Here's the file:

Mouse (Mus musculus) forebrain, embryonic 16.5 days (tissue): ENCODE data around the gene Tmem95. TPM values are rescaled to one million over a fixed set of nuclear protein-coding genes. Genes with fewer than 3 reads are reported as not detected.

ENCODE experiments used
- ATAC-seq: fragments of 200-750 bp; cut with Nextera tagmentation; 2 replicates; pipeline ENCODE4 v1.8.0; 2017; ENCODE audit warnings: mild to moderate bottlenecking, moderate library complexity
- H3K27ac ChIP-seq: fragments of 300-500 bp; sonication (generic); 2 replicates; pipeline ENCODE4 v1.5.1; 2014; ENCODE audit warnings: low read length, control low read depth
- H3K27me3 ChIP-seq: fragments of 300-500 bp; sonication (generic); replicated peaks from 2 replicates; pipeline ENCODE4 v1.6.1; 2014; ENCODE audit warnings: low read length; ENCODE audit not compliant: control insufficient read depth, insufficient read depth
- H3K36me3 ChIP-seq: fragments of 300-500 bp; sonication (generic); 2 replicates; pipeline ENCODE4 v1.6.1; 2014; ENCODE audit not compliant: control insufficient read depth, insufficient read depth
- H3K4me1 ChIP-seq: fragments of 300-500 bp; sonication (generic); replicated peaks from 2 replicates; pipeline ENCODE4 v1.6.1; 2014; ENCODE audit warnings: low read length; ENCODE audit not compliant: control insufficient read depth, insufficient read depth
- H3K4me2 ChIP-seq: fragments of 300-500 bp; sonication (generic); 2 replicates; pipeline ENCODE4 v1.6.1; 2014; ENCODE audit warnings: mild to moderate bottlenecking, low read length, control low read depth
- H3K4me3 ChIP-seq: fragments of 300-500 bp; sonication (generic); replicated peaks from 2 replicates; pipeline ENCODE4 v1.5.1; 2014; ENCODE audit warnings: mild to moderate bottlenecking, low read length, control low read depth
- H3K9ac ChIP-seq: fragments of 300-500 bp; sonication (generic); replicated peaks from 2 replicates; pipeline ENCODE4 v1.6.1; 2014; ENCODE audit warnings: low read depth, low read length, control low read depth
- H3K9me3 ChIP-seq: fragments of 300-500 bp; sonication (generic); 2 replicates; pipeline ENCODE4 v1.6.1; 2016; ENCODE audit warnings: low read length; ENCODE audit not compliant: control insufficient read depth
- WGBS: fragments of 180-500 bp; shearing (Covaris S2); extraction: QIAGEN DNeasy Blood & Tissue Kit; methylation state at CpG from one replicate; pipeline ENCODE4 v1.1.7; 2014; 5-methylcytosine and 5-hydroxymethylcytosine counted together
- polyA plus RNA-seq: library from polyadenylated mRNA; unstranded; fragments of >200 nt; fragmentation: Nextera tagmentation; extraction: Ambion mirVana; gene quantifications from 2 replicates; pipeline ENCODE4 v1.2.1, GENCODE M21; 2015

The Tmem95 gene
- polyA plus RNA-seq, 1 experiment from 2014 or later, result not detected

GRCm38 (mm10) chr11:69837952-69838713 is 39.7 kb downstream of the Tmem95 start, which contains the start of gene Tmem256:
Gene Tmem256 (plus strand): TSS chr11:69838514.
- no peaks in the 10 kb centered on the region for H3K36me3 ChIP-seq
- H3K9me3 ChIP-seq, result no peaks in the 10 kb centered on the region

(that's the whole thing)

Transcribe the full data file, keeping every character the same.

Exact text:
Mouse (Mus musculus) forebrain, embryonic 16.5 days (tissue): ENCODE data around the gene Tmem95. TPM values are rescaled to one million over a fixed set of nuclear protein-coding genes. Genes with fewer than 3 reads are reported as not detected.

ENCODE experiments used
- ATAC-seq: fragments of 200-750 bp; cut with Nextera tagmentation; 2 replicates; pipeline ENCODE4 v1.8.0; 2017; ENCODE audit warnings: mild to moderate bottlenecking, moderate library complexity
- H3K27ac ChIP-seq: fragments of 300-500 bp; sonication (generic); 2 replicates; pipeline ENCODE4 v1.5.1; 2014; ENCODE audit warnings: low read length, control low read depth
- H3K27me3 ChIP-seq: fragments of 300-500 bp; sonication (generic); replicated peaks from 2 replicates; pipeline ENCODE4 v1.6.1; 2014; ENCODE audit warnings: low read length; ENCODE audit not compliant: control insufficient read depth, insufficient read depth
- H3K36me3 ChIP-seq: fragments of 300-500 bp; sonication (generic); 2 replicates; pipeline ENCODE4 v1.6.1; 2014; ENCODE audit not compliant: control insufficient read depth, insufficient read depth
- H3K4me1 ChIP-seq: fragments of 300-500 bp; sonication (generic); replicated peaks from 2 replicates; pipeline ENCODE4 v1.6.1; 2014; ENCODE audit warnings: low read length; ENCODE audit not compliant: control insufficient read depth, insufficient read depth
- H3K4me2 ChIP-seq: fragments of 300-500 bp; sonication (generic); 2 replicates; pipeline ENCODE4 v1.6.1; 2014; ENCODE audit warnings: mild to moderate bottlenecking, low read length, control low read depth
- H3K4me3 ChIP-seq: fragments of 300-500 bp; sonication (generic); replicated peaks from 2 replicates; pipeline ENCODE4 v1.5.1; 2014; ENCODE audit warnings: mild to moderate bottlenecking, low read length, control low read depth
- H3K9ac ChIP-seq: fragments of 300-500 bp; sonication (generic); replicated peaks from 2 replicates; pipeline ENCODE4 v1.6.1; 2014; ENCODE audit warnings: low read depth, low read length, control low read depth
- H3K9me3 ChIP-seq: fragments of 300-500 bp; sonication (generic); 2 replicates; pipeline ENCODE4 v1.6.1; 2016; ENCODE audit warnings: low read length; ENCODE audit not compliant: control insufficient read depth
- WGBS: fragments of 180-500 bp; shearing (Covaris S2); extraction: QIAGEN DNeasy Blood & Tissue Kit; methylation state at CpG from one replicate; pipeline ENCODE4 v1.1.7; 2014; 5-methylcytosine and 5-hydroxymethylcytosine counted together
- polyA plus RNA-seq: library from polyadenylated mRNA; unstranded; fragments of >200 nt; fragmentation: Nextera tagmentation; extraction: Ambion mirVana; gene quantifications from 2 replicates; pipeline ENCODE4 v1.2.1, GENCODE M21; 2015

The Tmem95 gene
- polyA plus RNA-seq, 1 experiment from 2014 or later, result not detected

GRCm38 (mm10) chr11:69837952-69838713 is 39.7 kb downstream of the Tmem95 start, which contains the start of gene Tmem256:
Gene Tmem256 (plus strand): TSS chr11:69838514.
- no peaks in the 10 kb centered on the region for H3K36me3 ChIP-seq
- H3K9me3 ChIP-seq, result no peaks in the 10 kb centered on the region